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Observations

Opinion, arguments & analyses from the editors of Scientific American

Sex Is Safe for Many with Heart Disease, Report Says

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Image courtesy of iStockphoto/Yuri_Arcurs

Sex might seem like a risky occupation for the more than 27 million Americans who have been diagnosed with heart disease. But that's not necessarily so, says a new report. The risk varies greatly depending on the severity of a person's condition—as well as how stressful (or, perhaps, exciting) the sex is.

Cardiac patients whose condition is considered stable have a low risk of inducing further heart problems by having sex, according to the report, published online Thursday in Circulation: Journal of the American Heart Association. Of all people who die suddenly, only about 0.6 percent did so while engaging in sexual activity, according to previous research. If that still sounds a little risky, consider that three quarters of those people were sleeping with someone other than their spouse—most with a younger partner, at a location other than home, or were trying to perform "after excessive food and alcohol consumption," says report authors, led by Glen Levine, of the Baylor College of Medicine.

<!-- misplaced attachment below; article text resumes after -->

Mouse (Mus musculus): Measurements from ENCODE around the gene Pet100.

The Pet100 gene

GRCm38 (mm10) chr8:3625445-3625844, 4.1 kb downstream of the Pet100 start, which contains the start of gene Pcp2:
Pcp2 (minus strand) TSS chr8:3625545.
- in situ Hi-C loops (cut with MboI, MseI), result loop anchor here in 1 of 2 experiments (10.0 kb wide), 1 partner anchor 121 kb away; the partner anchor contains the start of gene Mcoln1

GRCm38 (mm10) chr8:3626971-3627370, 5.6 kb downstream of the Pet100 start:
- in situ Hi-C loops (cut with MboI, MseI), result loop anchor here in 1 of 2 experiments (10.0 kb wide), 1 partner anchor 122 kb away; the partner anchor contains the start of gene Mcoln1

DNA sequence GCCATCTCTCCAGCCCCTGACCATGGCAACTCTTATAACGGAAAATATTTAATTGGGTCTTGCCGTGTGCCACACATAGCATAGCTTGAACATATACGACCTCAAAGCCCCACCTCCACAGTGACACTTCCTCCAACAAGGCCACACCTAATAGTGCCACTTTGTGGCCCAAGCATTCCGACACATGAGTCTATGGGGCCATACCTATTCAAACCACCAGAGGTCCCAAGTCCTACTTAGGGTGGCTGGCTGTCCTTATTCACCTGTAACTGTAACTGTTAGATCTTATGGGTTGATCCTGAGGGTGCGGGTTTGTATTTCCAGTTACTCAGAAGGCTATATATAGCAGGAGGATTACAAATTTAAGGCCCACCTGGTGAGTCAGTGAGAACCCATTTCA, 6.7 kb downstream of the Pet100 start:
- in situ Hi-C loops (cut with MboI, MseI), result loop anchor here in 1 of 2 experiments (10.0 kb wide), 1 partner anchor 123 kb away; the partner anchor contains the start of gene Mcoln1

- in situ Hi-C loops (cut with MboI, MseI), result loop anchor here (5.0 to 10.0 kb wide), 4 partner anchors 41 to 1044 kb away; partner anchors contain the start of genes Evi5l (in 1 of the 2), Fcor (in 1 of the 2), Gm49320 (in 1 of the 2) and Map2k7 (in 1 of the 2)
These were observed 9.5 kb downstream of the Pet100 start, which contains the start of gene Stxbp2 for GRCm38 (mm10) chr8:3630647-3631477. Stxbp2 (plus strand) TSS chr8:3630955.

The researchers suggest that relatively healthy heart disease sufferers might do well to stress less about sex—and checking with their doctor is a good first step toward ensuring that it's a safe endeavor. "Changes in sexual activity after a cardiac event may impair the patient's quality of life, negatively affect psychological health, and strain marital or other important intimate relationships, which in turn may lead to depression and anxiety," according to the report. Research published last year found that sexual satisfaction might actually help protect against heart disease.

The report also concludes that cardiovascular drugs have minimal effect on sexual function, and the authors recommend patients continue to take their meds. They also advise talking these things over with a doctor of counselor. Most patients and their partners feel that "they have been inadequately educated on this topic by healthcare providers and desire more information on how to resume their normal sexual activity," the authors noted.

The views expressed are those of the author and are not necessarily those of Scientific American.

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